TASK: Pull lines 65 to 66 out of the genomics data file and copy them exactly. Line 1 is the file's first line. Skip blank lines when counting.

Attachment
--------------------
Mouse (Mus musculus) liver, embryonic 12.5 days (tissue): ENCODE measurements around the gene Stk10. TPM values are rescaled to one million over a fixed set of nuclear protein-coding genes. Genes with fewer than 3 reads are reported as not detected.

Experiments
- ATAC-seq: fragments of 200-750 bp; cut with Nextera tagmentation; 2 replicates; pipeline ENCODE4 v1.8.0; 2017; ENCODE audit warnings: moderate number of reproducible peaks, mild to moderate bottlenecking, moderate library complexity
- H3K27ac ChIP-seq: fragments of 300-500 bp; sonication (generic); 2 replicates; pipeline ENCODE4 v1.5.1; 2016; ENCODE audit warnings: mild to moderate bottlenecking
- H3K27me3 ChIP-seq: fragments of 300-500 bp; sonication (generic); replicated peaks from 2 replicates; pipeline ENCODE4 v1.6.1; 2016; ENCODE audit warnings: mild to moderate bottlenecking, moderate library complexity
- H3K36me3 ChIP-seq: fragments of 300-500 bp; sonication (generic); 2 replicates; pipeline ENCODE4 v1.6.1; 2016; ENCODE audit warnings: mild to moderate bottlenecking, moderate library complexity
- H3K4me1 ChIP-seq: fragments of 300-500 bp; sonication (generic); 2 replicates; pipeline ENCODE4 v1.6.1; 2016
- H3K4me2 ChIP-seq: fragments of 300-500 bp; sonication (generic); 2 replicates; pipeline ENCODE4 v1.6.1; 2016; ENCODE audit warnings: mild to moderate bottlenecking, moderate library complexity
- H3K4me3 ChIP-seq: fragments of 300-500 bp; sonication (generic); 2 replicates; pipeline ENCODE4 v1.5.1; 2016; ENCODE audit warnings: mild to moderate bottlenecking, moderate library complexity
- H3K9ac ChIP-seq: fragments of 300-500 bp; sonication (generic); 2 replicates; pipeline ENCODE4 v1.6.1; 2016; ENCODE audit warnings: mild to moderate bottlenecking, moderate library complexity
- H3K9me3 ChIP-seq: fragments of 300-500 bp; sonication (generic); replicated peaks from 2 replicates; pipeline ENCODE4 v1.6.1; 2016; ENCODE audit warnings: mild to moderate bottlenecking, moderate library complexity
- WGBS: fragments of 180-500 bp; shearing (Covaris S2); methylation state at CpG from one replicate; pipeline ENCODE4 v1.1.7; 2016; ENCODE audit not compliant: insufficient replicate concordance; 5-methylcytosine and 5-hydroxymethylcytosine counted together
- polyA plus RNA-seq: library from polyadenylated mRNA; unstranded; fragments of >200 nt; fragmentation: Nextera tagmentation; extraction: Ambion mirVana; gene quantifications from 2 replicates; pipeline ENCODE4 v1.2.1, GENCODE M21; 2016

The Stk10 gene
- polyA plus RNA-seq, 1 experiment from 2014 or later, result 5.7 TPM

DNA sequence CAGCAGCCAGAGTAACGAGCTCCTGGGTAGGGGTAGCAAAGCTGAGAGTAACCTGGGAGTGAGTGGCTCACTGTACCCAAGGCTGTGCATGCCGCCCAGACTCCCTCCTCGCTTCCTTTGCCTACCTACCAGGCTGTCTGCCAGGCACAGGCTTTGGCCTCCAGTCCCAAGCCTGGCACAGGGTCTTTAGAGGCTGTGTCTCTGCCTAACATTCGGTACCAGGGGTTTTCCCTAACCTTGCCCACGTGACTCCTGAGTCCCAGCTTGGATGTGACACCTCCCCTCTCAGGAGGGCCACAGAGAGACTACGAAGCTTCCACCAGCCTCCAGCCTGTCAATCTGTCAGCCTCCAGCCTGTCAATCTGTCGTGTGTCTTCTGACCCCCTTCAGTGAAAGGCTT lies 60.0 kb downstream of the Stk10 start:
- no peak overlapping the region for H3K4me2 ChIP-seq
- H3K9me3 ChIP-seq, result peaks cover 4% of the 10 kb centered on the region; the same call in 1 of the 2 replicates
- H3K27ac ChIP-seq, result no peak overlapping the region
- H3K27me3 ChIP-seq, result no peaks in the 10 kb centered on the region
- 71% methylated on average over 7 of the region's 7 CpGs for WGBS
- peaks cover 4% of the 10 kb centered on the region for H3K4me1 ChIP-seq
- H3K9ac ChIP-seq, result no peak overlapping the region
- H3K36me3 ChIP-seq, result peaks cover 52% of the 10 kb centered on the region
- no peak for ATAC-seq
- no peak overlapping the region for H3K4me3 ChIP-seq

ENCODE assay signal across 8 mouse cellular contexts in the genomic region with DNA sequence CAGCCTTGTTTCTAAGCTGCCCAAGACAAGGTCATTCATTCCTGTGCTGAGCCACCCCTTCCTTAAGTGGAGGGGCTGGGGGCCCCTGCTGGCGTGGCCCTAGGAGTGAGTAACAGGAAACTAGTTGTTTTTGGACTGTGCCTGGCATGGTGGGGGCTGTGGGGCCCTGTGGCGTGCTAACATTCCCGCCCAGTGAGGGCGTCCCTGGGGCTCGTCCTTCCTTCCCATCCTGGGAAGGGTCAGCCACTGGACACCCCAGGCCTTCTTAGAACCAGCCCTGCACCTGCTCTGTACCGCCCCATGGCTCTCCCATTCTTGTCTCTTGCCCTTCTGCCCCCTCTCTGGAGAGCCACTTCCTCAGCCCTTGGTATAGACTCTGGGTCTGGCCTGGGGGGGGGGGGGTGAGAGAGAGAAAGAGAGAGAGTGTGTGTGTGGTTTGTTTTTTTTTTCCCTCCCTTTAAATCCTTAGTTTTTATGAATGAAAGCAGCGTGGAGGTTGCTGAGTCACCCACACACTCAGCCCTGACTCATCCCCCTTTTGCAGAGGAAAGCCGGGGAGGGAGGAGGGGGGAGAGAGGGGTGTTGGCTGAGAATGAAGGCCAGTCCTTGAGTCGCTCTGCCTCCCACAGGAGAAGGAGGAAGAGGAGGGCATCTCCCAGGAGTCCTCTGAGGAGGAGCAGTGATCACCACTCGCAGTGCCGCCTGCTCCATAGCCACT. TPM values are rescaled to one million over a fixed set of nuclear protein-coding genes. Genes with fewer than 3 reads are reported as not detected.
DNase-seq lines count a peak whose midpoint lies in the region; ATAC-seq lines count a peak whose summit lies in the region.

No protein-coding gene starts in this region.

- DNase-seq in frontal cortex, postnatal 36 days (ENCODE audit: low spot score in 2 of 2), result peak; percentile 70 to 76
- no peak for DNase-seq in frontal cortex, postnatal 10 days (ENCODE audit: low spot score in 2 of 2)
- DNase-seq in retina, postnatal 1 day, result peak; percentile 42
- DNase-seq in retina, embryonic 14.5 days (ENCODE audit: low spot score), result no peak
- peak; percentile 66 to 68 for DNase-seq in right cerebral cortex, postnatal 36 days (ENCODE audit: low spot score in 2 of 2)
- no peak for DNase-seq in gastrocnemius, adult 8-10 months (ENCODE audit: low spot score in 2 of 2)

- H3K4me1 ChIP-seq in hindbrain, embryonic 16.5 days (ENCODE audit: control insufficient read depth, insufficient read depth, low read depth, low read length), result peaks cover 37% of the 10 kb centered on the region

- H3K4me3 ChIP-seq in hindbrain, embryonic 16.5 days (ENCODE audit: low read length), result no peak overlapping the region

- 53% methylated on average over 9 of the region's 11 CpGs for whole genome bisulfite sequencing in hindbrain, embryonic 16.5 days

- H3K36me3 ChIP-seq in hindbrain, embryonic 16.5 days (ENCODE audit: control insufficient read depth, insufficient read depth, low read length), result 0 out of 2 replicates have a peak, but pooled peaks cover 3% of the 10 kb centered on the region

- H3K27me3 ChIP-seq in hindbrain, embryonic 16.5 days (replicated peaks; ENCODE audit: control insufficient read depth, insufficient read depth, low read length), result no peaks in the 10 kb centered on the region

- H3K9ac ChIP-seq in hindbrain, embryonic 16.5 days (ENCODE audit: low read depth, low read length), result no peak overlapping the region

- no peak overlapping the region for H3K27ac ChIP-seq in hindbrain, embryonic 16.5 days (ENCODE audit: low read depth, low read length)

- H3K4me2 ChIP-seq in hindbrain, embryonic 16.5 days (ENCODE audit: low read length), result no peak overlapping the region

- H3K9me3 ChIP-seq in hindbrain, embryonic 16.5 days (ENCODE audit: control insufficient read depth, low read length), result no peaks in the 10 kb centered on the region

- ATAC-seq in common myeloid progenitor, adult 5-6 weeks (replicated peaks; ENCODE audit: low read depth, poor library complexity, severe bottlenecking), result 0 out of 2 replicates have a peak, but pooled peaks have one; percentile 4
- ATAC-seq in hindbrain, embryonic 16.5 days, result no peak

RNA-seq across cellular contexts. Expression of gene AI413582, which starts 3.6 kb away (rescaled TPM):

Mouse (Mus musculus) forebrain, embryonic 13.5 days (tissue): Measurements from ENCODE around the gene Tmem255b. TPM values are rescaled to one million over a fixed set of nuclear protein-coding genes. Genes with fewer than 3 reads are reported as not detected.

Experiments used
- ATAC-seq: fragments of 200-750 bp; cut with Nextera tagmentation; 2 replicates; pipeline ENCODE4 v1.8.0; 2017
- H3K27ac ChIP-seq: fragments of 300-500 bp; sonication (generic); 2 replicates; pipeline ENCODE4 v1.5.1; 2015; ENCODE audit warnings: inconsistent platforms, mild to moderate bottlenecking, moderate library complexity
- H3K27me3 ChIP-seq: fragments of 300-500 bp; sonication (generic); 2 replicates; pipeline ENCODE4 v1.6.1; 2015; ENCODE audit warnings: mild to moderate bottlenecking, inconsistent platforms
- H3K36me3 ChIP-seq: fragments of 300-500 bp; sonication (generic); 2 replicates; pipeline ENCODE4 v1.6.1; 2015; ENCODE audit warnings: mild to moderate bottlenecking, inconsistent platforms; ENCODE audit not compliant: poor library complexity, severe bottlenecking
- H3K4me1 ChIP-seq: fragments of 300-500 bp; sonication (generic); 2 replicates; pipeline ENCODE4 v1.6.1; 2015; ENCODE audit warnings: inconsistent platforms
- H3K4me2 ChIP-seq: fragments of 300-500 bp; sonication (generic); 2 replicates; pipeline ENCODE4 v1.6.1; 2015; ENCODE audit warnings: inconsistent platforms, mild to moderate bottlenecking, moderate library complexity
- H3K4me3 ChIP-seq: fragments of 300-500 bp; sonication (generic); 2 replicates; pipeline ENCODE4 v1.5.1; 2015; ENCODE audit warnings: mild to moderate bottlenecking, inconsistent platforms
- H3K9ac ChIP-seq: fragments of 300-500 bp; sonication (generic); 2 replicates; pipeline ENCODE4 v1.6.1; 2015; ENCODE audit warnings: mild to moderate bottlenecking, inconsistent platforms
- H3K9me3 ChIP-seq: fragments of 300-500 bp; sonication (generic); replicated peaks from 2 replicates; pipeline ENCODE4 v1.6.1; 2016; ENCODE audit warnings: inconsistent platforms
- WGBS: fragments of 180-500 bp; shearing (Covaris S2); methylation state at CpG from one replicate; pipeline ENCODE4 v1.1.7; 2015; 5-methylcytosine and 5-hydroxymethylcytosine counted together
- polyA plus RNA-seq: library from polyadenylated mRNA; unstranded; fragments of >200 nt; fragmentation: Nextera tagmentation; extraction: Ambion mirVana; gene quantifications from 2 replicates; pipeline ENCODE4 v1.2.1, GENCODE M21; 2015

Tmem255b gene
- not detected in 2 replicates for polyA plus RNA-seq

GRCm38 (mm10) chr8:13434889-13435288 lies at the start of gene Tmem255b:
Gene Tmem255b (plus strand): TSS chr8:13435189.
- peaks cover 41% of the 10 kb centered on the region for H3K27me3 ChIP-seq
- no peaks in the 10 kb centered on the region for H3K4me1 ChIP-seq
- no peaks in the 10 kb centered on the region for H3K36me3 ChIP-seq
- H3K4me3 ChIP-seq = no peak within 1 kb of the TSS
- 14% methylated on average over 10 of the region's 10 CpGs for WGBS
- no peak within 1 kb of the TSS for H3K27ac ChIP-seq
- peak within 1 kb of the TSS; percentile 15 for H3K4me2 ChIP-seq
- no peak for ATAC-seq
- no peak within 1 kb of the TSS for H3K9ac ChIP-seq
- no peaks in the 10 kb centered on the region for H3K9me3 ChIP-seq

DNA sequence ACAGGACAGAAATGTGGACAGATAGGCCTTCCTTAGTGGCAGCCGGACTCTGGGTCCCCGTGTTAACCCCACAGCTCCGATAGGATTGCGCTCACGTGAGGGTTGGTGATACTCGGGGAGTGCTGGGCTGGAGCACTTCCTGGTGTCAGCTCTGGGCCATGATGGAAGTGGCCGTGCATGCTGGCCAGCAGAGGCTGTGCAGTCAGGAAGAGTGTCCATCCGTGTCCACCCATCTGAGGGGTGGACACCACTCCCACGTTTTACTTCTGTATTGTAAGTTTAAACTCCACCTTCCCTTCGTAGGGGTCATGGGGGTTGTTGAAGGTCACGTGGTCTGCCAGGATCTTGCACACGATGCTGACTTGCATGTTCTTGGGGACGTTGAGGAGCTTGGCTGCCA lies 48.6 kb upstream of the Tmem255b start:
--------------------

- peaks cover 41% of the 10 kb centered on the region for H3K27me3 ChIP-seq
- no peaks in the 10 kb centered on the region for H3K4me1 ChIP-seq